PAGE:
Novel Power Electronics Topologies, Control and Methods for Harvesting Renewable Energy in Different Applications
The growing market for renewable energy technologies has resulted in rapid growth for power electronics topologies and control methods. Most of the renewable energy technologies produce DC power and hence power electronics and control are required to convert the DC voltage from renewable energy into AC power to connect to the grid. Inverters and mainly voltage source inverters (VSIs) are used for this conversion. Conventionally, classical linear control methods for example, proportional integral (PI) controllers are usually used for controlling VSIs as they have the ability to eliminate the steady state error but they can be slow and have limited bandwidth and poor disturbance rejection. In this thesis, a new feedback control method for nonlinear, grid-connected VSIs will be discussed. Specifically, a L-infinity robust control, which is calculated through a convex optimization problem based on LMIs (Linear Matrix Inequalities) and BMIs (Bi-Linear Matrix Inequalities). The study presents the nonlinear differential algebraic equations of the network, linearizes it under an operating point and uses the linearized model of the converter to compute, a L-infinity feedback control. The control algorithm is validated with Matlab/Simulink simulations under nominal conditions, disturbances and parameters uncertainties.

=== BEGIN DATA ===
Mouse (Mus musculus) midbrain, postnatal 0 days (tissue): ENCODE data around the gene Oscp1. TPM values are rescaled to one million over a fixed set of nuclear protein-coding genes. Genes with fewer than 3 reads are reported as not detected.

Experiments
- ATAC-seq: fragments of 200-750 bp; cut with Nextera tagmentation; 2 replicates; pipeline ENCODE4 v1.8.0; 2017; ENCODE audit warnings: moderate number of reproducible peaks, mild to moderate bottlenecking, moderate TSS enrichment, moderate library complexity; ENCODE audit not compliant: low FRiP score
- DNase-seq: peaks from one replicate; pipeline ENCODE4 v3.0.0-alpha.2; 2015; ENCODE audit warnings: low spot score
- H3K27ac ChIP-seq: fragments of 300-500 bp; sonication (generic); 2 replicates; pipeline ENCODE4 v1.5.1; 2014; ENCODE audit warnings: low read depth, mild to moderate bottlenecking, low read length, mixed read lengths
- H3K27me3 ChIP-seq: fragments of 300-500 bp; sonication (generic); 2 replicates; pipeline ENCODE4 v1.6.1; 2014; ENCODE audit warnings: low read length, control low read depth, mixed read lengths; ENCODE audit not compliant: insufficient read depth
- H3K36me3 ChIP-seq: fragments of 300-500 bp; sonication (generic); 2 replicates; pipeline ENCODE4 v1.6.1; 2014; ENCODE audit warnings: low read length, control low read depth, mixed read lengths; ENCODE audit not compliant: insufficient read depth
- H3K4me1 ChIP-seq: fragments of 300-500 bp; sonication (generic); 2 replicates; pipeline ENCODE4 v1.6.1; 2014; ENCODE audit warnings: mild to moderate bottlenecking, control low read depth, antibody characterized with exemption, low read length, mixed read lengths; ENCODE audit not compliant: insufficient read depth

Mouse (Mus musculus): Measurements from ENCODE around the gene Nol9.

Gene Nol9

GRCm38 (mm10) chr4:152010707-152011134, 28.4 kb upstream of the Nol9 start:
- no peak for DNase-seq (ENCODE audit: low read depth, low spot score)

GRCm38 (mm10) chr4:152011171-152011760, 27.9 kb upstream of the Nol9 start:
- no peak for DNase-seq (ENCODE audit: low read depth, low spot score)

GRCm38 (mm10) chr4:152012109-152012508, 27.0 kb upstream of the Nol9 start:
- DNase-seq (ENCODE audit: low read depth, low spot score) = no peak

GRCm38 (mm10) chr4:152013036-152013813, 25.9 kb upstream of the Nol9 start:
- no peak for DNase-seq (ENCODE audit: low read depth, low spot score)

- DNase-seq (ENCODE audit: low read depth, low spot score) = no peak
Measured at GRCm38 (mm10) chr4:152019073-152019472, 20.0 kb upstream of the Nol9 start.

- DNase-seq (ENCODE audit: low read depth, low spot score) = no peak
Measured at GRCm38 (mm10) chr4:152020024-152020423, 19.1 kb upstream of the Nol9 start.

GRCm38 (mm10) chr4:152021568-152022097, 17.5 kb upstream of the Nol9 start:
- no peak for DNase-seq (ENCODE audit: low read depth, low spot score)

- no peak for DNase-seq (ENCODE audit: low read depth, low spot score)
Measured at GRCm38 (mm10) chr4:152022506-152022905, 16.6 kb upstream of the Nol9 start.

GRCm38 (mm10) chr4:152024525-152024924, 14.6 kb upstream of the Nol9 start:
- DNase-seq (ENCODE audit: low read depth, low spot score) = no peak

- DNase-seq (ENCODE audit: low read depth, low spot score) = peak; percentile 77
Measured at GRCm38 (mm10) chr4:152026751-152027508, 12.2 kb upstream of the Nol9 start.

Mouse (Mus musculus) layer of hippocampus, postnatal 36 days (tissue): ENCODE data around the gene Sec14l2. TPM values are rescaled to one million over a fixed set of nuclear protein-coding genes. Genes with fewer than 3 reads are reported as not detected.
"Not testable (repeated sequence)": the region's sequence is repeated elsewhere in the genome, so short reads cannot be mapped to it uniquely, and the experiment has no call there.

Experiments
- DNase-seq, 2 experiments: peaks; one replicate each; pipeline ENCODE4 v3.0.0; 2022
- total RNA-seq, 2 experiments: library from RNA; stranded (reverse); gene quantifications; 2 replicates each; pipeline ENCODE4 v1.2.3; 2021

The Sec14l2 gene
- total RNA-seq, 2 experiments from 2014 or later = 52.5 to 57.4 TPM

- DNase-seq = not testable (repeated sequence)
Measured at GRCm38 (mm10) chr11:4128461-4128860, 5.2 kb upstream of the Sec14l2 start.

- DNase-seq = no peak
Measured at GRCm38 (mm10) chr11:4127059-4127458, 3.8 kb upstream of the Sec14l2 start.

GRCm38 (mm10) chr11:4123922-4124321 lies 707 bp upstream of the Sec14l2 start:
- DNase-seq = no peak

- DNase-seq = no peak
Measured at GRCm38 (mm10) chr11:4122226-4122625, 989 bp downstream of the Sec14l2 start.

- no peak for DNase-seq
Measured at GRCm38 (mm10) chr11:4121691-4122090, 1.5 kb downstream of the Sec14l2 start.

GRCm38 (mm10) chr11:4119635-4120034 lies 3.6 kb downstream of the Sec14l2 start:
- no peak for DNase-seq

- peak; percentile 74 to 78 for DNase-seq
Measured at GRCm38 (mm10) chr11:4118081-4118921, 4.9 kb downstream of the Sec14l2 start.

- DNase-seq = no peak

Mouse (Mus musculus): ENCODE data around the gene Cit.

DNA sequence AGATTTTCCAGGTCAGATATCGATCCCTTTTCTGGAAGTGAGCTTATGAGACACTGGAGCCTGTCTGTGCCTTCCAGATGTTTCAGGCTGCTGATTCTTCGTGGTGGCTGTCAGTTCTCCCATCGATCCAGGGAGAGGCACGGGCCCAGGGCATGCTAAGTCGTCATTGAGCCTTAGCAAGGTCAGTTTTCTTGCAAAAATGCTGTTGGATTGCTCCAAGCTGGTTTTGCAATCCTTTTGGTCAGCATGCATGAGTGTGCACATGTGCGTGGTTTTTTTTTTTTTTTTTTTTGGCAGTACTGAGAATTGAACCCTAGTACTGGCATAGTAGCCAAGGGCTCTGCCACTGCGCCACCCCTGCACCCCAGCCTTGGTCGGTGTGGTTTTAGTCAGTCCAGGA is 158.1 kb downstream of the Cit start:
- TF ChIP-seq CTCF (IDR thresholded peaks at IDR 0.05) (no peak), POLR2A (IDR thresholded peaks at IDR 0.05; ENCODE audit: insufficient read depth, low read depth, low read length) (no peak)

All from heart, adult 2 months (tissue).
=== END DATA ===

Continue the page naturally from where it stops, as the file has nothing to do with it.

Furthermore, for DC grid applications, there is a demand for high step-up, non-isolated DC/DC converters. The available solutions for high gain DC-DC converters use either a transformer or a cascade of boost converters. Both solutions have distinct disadvantages, such as, increased losses, reduced efficiency, and EMI problems. In this thesis, a new type of switched capacitor (SC) DC-DC converter is presented. The proposed converter has a high DC conversion ratio, line/load regulation, fault (current) interruption capability, and either no or very small DC capacitance in the converter output side. The basic concept of the proposed SC DC-DC converter is to charge capacitors in parallel and discharge them in series, which is similar to the traditional SC DC-DC converter based on the concept of Marx generator. The proposed SC DC-DC converter consists of two parts, boost DC-DC and buck DC-DC converter parts. The thesis will present the converter development and simulation verification in Matlab/Simulink. In addition to large renewable energy sources like photovoltaic and wind energy, there is an immense amount of renewable energy sources available on the roadways such as mechanical pressure and heat. In this thesis, we explore advanced energy-harvesting and composite nanomaterials, combined with the implementation of efficient power conditioning and delivery circuits, to deliver innovative, practically viable smart charging solutions for future electric vehicles. This was achieved by implementing a novel wireless power system where (a) nanomaterials-powered light-emitting diodes (LEDs) as the energy transmitter, are embedded under the road, and (b) thin-film photovoltaic (PV) solar panels as the energy receiver, are placed under each vehicle. A lab-scale prototype was developed to testify the proposed mechanism of illuminative charging (i.e., "light" couples pavement and vehicle as a wireless energy transfer medium).